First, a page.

State of Connectict Clerical Bargaining Unit Local 196

Young Workers Face Challenges

The AFL-CIO has released a new report on young workers.

Today young workers are less likely to have health care or economic security than they were 10 years ago, and one-third live in their parents’ home, according to a new national survey released by the AFL-CIO.

The report, “Young Workers: A Lost Decade,” follows up on a similar survey the AFL-CIO conducted in 1999. The deterioration of young workers’ economic situation in those 10 years is alarming:

  • 31 percent of young workers report being uninsured, up from 24 percent 10 years ago, and 79 percent of those without health care coverage say it’s because they can’t afford it or their employer does not offer it. 
  • One in three young workers live at home with their parents. 
  • Only 31 percent say they make enough money to cover their bills and put some money aside — 22 percentage points fewer than in 1999. 
  • 37 percent have put off education or professional development because they can’t afford it.
  • When asked who is most responsible for the country’s economic woes, close to 50 percent of young workers place the blame on Wall Street and banks or corporate CEOs. And young workers say greed by corporations and CEOs is the factor most to blame for in the current financial downturn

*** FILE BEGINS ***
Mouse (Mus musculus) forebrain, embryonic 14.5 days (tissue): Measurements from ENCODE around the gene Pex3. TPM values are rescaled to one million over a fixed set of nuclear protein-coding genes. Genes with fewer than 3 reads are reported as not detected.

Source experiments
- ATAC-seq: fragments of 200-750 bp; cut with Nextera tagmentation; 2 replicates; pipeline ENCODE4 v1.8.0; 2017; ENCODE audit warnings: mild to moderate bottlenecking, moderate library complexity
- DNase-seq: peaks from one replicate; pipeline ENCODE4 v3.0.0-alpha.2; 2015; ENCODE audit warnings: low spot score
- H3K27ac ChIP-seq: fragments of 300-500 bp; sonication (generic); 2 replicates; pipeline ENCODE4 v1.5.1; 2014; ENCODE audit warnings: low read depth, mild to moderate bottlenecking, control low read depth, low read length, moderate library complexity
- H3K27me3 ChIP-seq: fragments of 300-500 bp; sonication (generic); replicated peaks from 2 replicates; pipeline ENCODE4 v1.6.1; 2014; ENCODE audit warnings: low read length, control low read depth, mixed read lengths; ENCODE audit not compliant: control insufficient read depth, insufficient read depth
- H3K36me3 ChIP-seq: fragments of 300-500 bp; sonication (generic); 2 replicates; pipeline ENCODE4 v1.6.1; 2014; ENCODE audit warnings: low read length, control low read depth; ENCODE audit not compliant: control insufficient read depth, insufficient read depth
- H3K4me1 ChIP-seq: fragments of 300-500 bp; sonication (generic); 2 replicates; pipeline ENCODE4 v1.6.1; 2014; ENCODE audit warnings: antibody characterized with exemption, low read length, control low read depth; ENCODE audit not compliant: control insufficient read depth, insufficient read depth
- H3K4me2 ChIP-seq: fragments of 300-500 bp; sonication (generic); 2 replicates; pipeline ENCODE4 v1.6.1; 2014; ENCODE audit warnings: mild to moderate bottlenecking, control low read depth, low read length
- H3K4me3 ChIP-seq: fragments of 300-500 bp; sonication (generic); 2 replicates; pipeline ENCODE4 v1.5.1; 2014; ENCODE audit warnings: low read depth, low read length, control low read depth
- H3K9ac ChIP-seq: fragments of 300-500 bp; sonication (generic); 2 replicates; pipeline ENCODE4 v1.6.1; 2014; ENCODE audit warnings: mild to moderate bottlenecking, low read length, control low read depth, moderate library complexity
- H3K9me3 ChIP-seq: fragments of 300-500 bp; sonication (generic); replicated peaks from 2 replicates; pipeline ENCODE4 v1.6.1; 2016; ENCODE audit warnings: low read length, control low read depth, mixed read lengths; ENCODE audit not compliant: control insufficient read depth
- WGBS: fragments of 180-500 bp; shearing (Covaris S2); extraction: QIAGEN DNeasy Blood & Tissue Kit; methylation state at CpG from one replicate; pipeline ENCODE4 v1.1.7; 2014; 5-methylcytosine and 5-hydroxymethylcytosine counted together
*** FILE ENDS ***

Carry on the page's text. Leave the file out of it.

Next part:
Young workers are facing many new challenges on the job, especially during this recession. AFSCME joins the AFL-CIO in working with young union members to build the labor movement, revitalize the economy, and to pass health care reform and the Employee Free Choice Act.

That’s why AFSCME started a special program, the Next Wave, designed to reach out to young union members and to provide them with the tools and connections to get them ready for future union leadership. The Next Wave is bringing new ideas and energy in into AFSCME and advancing the labor movement.

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